• http://www.elitistpig.com Dave Nalle

    Ah, but if McCain wins it will be because he listens to someone like Rove who tells him to soft-pedal his pro-life stance and tell the people what they want to hear. You should love the Karl Rove’s of the world, Anthony – they keep your illusion of hope alive.

    dave

  • http://www.nrlc.org/ Anthony Grande

    Just wait… Dave, Just wait…

  • http://www.dysblog.blogspot.com Douglas Anthony Cooper

    Anthony, you make me nervous. And I say that as a fence-sitter on the question of abortion. This kind of zealotry does *not* help your cause. The fact is that a hefty majority of Americans — well over sixty percent — are in favor of the decision in Roe v. Wade.

    As for your naive notions about Miers — recall that Laura Bush was a major force in this selection. This from David Frum’s blog on NRO:

    “Remember: Laura Bush is on record as a supporter – not just of abortion rights – but of the Roe v. Wade decision. Interviewed on the Today program in January 2001, Mrs. Bush was asked point blank about the case. Her answer: “No, I don’t think it should be overturned.” Is it credible that Mrs. Bush would be endorsing Harriet Miers if the first lady thought that Miers would really do what James Dobson thinks she’ll do?”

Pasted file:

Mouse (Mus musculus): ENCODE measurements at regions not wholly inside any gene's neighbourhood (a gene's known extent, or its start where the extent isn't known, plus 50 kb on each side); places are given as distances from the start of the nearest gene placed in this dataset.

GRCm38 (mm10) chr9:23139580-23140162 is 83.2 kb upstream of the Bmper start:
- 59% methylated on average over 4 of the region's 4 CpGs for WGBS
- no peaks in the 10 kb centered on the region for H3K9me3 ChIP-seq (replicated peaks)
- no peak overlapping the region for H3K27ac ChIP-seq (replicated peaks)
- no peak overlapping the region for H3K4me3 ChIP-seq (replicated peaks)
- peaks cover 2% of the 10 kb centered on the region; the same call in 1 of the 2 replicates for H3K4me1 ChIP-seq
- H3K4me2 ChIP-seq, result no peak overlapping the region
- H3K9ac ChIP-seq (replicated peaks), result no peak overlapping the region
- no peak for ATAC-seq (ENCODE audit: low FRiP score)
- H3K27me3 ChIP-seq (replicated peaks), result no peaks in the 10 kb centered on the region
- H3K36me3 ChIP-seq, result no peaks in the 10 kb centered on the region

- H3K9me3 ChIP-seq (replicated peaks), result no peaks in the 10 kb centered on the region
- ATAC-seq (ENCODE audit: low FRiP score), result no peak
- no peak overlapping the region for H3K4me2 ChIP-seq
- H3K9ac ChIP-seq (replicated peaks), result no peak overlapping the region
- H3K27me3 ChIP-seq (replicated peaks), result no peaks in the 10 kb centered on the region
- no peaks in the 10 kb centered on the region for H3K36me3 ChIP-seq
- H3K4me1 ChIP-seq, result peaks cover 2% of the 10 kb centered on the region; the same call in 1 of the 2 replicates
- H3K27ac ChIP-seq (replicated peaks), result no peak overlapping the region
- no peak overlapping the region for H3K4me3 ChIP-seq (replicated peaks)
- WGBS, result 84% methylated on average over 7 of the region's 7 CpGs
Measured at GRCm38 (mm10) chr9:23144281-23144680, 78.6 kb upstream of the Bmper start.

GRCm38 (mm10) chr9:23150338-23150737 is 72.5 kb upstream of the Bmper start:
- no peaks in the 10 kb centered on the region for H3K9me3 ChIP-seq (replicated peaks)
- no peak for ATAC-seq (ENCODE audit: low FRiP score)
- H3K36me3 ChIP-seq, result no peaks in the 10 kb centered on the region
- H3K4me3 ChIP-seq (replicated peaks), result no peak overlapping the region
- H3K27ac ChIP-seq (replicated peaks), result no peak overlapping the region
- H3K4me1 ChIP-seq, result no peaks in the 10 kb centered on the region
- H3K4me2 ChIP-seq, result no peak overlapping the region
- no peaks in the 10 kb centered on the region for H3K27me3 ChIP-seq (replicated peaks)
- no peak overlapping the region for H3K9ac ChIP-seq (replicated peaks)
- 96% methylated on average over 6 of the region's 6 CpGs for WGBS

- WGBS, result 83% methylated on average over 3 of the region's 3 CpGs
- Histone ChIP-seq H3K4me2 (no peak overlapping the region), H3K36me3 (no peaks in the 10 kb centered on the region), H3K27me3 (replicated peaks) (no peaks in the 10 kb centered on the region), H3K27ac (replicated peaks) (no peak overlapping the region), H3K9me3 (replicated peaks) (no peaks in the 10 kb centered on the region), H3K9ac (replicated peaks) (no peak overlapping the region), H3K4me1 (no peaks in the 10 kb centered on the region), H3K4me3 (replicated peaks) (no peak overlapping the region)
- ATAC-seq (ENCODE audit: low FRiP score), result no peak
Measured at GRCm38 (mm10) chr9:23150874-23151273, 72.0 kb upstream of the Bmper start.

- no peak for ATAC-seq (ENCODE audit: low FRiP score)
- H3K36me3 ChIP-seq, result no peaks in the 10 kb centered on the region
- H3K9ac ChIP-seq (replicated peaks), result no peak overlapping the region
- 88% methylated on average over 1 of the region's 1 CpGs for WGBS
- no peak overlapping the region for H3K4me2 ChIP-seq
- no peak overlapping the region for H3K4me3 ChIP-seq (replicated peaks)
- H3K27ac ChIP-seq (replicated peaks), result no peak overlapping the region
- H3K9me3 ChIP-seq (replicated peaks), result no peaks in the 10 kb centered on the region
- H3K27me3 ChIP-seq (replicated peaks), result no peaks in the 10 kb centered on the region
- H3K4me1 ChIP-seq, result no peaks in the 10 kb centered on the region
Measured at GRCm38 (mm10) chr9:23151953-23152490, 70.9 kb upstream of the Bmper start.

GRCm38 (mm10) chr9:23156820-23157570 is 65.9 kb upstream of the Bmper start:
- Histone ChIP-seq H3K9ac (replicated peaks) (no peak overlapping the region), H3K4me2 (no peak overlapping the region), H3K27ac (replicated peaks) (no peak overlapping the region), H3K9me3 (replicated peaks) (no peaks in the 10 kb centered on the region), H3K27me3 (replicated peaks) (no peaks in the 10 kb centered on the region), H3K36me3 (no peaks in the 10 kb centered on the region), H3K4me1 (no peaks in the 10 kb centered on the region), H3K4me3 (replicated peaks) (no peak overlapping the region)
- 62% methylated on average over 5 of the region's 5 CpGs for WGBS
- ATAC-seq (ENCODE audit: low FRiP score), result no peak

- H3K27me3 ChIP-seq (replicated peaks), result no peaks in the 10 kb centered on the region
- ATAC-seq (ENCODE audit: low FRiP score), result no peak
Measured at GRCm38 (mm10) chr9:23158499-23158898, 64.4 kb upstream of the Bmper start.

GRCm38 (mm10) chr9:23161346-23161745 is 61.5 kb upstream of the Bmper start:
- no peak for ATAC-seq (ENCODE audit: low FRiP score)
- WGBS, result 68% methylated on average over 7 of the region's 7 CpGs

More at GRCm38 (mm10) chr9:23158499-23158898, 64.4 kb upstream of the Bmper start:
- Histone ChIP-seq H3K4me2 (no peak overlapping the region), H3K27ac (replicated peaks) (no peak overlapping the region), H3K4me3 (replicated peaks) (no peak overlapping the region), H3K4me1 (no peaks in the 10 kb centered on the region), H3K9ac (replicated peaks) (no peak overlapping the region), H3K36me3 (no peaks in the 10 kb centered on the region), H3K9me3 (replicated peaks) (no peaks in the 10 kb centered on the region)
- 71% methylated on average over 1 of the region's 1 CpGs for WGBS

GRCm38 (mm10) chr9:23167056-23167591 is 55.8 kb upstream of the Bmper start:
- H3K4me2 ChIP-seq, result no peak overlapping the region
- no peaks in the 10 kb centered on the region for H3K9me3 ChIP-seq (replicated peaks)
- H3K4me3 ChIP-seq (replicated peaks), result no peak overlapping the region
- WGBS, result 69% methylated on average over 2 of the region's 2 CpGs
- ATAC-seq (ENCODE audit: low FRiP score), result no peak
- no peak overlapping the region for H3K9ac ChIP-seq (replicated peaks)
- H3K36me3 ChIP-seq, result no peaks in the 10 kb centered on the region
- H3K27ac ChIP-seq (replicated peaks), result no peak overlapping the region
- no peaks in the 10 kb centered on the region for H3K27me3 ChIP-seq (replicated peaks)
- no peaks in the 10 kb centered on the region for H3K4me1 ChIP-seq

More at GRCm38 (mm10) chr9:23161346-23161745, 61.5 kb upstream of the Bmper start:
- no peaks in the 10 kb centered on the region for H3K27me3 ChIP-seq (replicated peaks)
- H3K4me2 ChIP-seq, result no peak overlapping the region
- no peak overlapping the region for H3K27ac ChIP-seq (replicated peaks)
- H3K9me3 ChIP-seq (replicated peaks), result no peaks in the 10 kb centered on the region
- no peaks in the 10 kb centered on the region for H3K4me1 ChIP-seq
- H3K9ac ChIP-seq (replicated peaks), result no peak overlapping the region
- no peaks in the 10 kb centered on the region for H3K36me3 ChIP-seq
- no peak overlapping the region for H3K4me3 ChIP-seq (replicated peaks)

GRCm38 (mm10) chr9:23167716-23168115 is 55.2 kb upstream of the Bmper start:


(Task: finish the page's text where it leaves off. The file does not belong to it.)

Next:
(i.e. overturn Roe v. Wade)

    As for McCain: he’s a pragmatist. He’ll pay lip service to the anti-choice contingent, but he knows that some 63 percent of Americans are on the other side of this issue.

  • http://www.nrlc.org/ Anthony Grande

    >The fact is that a hefty majority of Americans — well over sixty percent — are in favor of the decision in Roe v. Wade.< I got to disagree there Douglas. Even Norma McCorvey (Jane Roe) is now Anti-Abortion. Here: http://www.webedelic.com/church/roevwadef.htm

  • http://www.elitistpig.com Dave Nalle

    The fact that one person changed her opinion – even if she was the original subject of the case – means nothing in the face of the statistical trend in support of abortion.

    Dave

  • http://www.dysblog.blogspot.com Douglas Anthony Cooper
  • http://adamash.blogspot.com adam

    Dave: your Jesuit parsing of “systemic” and “systematic” is ludicrous. The fact is that “systemic” means the military is positively riddled with torture, and Brownback was either trying to find a place for his conscience amidst all that was openly — i.e. systematically and systemically — going on, or more probably, trying to cover his ass. General Miller brought Gitmo practices to the Middle-East, and was charged to do so by the higher-ups, none of whom are being held accountable, while peons like Lynndie England are being court-martialed. And now Bush threatens to veto John McCain’s move. Jesus, don’t be shilling for Bush’s odious immorality, you’re better than that.

  • http://adamash.blogspot.com adam

    Bush says he’s against torture. He also says he’s going to have great programs for rebuilding the Gulf Coast, but where are they? If Bush says something, it doesn’t mean much. It means Rove told him to say it. His actions usually belie his bromides.

  • http://www.elitistpig.com Dave Nalle

    “Gitmo practices”? You mean treating prisoners like they’re basically in a luxury hotel?

    Dave